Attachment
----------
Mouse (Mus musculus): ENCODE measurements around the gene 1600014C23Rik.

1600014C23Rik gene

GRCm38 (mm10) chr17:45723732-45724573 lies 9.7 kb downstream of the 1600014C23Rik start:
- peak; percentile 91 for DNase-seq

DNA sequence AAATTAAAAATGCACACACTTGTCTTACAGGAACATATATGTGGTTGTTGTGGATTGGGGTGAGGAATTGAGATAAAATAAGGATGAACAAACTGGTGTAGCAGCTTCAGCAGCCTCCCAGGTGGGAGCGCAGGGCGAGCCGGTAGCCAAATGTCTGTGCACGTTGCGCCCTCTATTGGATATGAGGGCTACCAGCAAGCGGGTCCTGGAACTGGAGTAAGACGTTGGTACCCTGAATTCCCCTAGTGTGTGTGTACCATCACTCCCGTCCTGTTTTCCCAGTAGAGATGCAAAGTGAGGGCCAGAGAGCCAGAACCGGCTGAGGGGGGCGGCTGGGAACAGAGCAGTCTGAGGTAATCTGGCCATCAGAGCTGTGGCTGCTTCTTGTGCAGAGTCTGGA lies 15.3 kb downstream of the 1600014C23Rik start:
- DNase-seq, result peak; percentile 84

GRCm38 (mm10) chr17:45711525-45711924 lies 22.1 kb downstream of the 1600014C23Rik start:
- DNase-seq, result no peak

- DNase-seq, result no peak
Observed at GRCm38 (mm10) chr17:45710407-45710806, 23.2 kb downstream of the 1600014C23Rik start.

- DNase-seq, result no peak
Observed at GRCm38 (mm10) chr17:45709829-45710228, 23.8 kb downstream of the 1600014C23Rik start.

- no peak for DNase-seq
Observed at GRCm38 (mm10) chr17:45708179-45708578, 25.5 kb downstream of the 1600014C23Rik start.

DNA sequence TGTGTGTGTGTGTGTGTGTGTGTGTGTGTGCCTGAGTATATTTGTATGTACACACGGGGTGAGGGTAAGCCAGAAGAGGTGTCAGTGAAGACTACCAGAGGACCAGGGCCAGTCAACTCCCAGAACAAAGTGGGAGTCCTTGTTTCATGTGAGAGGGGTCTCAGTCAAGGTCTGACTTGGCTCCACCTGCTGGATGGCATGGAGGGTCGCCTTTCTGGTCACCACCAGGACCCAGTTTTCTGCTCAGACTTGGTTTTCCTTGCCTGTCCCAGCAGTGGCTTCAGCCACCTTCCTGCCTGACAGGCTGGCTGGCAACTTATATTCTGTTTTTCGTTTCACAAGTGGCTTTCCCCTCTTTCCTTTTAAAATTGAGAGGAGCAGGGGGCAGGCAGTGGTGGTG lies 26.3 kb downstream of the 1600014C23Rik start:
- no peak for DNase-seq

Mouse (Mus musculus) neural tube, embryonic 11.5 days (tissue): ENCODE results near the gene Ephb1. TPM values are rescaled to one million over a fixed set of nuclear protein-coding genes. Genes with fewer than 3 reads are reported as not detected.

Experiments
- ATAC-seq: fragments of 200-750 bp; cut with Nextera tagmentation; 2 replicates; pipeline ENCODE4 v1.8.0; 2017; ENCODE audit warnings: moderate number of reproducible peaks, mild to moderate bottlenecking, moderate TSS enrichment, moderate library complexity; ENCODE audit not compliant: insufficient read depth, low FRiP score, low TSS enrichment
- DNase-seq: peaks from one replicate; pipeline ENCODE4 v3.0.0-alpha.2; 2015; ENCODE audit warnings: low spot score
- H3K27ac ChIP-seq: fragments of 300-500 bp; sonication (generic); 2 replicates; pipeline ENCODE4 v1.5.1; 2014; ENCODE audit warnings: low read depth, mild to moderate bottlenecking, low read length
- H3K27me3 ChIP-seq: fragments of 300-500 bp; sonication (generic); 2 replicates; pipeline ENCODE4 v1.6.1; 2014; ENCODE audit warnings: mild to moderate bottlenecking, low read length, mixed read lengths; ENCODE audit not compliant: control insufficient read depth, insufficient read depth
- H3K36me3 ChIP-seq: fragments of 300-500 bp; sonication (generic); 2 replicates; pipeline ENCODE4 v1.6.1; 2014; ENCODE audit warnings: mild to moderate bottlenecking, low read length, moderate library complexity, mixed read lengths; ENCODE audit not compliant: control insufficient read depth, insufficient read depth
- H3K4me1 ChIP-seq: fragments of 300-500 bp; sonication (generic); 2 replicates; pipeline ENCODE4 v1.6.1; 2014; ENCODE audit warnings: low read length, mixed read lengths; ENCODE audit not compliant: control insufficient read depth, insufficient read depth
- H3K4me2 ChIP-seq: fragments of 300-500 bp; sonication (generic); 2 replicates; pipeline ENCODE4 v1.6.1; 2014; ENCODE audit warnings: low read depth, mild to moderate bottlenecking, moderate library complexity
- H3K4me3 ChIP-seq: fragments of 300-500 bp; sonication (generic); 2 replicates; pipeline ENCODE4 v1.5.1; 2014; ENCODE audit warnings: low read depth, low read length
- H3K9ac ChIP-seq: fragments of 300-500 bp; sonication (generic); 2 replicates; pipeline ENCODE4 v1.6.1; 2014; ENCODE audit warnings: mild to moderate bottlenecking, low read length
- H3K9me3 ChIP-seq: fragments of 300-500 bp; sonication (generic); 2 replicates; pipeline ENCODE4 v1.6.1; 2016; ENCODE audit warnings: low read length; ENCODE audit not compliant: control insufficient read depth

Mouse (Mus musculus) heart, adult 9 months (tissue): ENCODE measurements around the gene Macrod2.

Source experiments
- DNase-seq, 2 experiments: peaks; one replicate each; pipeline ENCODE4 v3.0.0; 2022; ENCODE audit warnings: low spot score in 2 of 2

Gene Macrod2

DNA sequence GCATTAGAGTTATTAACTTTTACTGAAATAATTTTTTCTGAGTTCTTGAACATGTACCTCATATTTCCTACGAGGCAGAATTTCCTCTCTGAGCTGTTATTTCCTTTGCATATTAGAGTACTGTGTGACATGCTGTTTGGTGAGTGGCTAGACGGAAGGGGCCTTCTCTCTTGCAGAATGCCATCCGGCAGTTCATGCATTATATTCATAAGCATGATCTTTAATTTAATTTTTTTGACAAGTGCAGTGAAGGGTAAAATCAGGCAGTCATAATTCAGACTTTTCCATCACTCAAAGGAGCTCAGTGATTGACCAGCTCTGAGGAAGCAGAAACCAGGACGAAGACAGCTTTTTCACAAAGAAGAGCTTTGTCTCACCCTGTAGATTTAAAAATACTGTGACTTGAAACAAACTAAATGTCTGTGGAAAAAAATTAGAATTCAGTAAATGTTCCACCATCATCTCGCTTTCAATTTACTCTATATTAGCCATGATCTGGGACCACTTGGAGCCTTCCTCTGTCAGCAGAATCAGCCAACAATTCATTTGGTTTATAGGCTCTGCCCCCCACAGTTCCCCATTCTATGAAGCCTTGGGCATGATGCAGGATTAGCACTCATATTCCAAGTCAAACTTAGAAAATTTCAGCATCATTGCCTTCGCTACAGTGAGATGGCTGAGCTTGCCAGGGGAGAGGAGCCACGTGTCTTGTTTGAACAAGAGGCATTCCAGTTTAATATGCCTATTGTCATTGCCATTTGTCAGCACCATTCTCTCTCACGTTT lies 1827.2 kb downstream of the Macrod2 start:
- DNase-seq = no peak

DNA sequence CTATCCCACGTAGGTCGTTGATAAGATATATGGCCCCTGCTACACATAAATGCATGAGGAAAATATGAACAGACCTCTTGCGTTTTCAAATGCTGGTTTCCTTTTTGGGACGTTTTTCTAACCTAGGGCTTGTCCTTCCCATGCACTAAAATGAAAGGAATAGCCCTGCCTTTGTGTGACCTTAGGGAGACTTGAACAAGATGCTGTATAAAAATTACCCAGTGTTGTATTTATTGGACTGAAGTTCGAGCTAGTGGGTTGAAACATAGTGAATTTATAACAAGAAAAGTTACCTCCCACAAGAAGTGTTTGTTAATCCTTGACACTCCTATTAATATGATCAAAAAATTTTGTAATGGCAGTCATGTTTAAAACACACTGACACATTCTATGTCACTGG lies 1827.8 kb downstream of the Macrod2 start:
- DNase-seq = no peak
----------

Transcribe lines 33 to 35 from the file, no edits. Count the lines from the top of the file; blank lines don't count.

DNA sequence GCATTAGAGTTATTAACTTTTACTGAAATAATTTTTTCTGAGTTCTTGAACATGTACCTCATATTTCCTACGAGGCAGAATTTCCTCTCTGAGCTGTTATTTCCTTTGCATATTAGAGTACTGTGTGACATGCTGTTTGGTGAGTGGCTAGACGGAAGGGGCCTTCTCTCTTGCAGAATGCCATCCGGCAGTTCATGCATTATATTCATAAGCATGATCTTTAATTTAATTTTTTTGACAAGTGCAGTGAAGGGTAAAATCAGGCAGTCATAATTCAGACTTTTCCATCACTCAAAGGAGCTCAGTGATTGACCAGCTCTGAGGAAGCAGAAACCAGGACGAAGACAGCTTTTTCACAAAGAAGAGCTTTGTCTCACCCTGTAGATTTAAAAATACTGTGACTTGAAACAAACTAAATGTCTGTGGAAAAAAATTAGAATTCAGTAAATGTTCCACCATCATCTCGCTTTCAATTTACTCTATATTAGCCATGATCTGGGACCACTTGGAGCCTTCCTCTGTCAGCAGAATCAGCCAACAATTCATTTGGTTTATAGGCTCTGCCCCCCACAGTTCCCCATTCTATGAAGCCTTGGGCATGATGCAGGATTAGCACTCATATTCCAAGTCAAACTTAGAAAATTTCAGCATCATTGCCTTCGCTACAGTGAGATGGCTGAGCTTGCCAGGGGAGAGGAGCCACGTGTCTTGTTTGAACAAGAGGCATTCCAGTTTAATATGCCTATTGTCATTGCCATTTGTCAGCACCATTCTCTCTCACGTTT lies 1827.2 kb downstream of the Macrod2 start:
- DNase-seq = no peak

DNA sequence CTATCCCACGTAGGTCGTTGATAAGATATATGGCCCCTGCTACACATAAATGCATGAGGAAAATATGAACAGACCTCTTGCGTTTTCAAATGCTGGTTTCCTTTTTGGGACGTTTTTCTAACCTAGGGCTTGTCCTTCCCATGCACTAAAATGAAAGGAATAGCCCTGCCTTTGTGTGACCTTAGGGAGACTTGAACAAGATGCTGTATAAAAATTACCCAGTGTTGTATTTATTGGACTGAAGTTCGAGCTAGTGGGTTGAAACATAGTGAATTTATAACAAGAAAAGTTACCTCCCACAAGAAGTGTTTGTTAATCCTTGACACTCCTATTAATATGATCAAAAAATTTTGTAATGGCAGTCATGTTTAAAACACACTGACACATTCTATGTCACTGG lies 1827.8 kb downstream of the Macrod2 start: